Toledo Symphony expands TSO in HD offerings

TSO in HD with Joshua Bell (Photo provided by TSO)

From TOLEDO SYMPHONY ORCHESTRA

The Toledo Symphony announced on Wednesday that it will expand its popular
TSO in HD program to its entire Classics series at the Toledo Museum of Art’s Peristyle
Theatre for the upcoming 2017-2018 season. The expansion is made possible by a major grant
from Buckeye Broadband.

The TSO in HD program installs large, high-definition screens on either side of the Peristyle stage. This allows audiences to view live footage of the concert as the orchestra performs. Close-
up shots follow major themes in the music and reveal rare, on-stage perspectives to concertgoers.

The technology debuted in 2015 at a special Gala featuring world-renowned violinist, Joshua
Bell. Audiences will next have the opportunity to see TSO in HD in action at the orchestra’s
opening weekend, September 29 and 30, 2017, at the Peristyle.

At each concert, the Toledo Symphony’s Chief Artistic Officer and President Emeritus, Robert
Bell, will work with a team of producers and on-stage cameramen from WGTE Public Media.
Together, the team works from a conductor’s score and cues the cameras to create the real-time
video feed.

Due to the high costs of labor and technology, current funding allows the Toledo Symphony to
provide TSO in HD at just one Classics weekend and three educational programs each season.
Thanks to a grant from Buckeye Broadband, the Toledo Symphony will be able to present TSO
in HD at all of its Classics performances at the Peristyle, from September 2017 to May 2018.

“Buckeye is proud to be the TSO in HD technology sponsor and enhance the concert experience
for the entire Peristyle audience,” says Bonnie Ash, Director of Community Affairs at Buckeye
Broadband. The value of Buckeye Broadband’s funding has not been disclosed.

“The TSO in HD concept has become very popular,” says Zak Vassar, President and CEO of the
Toledo Symphony. “In the traditional setup, the audience’s view is limited to the first couple
rows of musicians – mostly violinists and cellists. The HD screens provide close-up views of the
percussion, brass, woodwinds, and conductor, so audiences can appreciate how talented our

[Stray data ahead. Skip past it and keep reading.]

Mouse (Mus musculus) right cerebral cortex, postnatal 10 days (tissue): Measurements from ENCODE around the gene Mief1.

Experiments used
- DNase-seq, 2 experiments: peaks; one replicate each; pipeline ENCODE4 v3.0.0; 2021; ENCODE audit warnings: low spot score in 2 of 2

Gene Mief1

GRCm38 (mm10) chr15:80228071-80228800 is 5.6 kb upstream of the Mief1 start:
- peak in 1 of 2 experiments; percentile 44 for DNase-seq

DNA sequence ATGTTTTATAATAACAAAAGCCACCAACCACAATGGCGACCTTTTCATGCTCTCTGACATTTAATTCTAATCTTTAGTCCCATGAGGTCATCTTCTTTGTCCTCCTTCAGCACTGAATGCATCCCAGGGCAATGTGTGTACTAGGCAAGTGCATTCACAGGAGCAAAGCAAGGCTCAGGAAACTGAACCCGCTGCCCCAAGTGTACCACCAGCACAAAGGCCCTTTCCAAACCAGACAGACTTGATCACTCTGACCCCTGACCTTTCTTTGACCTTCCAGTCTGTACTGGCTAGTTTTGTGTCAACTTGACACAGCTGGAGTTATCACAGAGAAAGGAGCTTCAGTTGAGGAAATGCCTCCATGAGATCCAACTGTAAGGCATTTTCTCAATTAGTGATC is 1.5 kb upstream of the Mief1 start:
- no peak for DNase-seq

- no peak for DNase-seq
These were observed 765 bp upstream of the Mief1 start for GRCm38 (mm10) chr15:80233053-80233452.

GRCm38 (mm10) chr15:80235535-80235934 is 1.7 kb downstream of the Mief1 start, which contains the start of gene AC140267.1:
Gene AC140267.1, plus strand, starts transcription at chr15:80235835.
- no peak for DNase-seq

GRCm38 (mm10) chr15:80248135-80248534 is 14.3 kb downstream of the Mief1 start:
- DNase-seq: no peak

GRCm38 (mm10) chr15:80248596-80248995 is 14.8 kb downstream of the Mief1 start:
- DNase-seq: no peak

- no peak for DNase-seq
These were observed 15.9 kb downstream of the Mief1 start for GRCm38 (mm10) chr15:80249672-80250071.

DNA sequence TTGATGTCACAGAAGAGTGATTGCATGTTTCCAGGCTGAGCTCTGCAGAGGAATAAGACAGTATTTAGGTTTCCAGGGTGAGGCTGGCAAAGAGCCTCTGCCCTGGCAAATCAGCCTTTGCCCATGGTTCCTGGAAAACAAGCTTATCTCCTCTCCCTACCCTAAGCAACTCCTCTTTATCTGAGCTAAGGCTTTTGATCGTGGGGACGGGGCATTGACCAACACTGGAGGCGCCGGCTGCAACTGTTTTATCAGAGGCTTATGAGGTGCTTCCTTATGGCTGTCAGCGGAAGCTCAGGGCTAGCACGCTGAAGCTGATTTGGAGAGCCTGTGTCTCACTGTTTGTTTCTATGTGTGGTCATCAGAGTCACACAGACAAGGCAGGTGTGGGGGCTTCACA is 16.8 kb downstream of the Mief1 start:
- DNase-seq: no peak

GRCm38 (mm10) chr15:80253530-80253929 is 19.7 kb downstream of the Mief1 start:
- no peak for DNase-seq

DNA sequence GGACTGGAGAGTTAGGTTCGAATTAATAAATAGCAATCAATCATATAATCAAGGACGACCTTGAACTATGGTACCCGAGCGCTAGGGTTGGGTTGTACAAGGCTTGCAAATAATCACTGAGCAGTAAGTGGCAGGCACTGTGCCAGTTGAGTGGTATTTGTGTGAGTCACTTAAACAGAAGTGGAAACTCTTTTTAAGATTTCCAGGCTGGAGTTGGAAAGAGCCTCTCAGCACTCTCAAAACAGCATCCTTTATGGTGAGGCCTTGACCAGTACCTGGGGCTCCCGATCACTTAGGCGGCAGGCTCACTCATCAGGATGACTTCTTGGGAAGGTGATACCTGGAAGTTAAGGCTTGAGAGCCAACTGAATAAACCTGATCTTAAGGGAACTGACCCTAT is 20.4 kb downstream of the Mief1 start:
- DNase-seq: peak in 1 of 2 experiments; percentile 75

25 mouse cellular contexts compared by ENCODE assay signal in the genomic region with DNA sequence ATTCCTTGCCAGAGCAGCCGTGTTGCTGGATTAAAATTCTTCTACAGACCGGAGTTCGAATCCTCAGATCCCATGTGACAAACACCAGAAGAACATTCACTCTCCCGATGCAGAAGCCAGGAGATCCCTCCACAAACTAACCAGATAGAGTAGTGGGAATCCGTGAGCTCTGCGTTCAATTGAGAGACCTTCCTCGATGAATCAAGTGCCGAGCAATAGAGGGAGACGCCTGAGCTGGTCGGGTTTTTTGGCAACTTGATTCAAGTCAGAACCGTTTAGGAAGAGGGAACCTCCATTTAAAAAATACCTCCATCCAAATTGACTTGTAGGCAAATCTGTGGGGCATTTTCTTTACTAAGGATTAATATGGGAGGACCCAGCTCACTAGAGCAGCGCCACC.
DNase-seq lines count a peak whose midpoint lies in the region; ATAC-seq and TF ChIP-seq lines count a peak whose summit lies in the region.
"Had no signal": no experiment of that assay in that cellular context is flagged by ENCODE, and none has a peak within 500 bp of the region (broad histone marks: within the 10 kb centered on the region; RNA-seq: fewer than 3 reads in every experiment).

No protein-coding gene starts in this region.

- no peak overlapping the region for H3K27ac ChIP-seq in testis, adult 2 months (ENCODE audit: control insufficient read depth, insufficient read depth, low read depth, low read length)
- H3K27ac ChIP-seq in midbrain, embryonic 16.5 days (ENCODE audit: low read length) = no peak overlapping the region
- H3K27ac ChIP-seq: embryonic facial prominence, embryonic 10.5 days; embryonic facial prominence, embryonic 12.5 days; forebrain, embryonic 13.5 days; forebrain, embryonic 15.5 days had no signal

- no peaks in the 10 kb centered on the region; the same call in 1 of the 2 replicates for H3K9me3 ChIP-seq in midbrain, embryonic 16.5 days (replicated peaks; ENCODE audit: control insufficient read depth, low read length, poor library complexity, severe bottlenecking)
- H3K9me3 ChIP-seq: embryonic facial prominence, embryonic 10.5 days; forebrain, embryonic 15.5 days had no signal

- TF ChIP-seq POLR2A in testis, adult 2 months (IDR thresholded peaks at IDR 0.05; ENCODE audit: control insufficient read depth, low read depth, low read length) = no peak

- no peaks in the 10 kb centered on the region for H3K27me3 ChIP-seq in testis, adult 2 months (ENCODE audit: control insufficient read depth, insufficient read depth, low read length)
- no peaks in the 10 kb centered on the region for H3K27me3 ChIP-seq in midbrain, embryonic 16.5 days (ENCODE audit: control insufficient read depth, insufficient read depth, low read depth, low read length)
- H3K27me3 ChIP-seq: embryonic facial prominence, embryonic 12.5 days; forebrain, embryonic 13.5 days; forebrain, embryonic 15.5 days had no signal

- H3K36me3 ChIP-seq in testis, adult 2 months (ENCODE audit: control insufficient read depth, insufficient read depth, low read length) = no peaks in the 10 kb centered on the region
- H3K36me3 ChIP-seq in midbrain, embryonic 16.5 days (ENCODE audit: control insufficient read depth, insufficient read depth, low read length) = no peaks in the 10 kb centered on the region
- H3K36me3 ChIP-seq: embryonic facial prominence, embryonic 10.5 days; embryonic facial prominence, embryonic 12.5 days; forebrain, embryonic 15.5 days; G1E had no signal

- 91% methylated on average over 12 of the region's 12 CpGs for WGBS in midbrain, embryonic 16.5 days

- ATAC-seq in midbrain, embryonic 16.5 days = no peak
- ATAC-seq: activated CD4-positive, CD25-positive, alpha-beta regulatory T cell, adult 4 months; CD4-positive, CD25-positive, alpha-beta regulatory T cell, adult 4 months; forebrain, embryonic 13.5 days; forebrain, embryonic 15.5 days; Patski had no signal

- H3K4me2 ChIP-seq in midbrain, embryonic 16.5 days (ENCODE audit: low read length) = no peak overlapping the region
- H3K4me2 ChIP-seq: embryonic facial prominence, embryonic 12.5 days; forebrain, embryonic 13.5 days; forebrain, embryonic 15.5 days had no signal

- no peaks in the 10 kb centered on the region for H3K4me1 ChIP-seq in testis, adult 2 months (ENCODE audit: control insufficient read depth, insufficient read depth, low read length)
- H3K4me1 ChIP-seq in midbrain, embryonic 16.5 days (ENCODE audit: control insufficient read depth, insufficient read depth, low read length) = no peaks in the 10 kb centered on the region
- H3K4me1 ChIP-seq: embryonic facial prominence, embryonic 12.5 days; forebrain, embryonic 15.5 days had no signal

musicians really are.” He adds, “It’s a wholly unique use of technology in the concert hall. I’m
not aware of any other orchestra that uses real-time videography at its performances.”
TSO in HD also has an educational component.

Last January, for example, audiences were
treated to virtuosic performances by Grammy Award-winning organist Paul Jacobs. Cameras captured his performance from all vantage points, including an innovative “foot cam” that was
trained on his feet as he maneuvered a keyboard of foot pedals.

“I think the screens help audiences to grasp musical texture better and understand how
instruments work,” said Vassar. “Overall, the screens allow listeners to become viewers, which
is vital to the live concert experience. We are thankful to Buckeye Broadband for enabling us to
expand this rich and dynamic program to all of our Peristyle performances.”

This season, audiences can see TSO in HD in a line-up of familiar symphonic masterpieces –
most of which the orchestra has not performed in many years. Peristyle performances will
present favorite compositions by Beethoven, Prokofiev, Shostakovich, Brahms, Dvořák, Holst,
Strauss, Berlioz, Rachmaninoff, Ellington, Mahler, and Bernstein.

All performances will take place at the Toledo Museum of Art Peristyle Theater. Pre-concert
lectures begin at 7 p.m., and performances begin at 8 p.m. Tickets start at $25. Student rush
tickets are available for $5 at the door. Parking at the Museum is free for members and $7 for
non-members. For more information or to purchase tickets, call the Toledo Symphony Box
Office at 419-246-8000 or visit toledosymphony.com.

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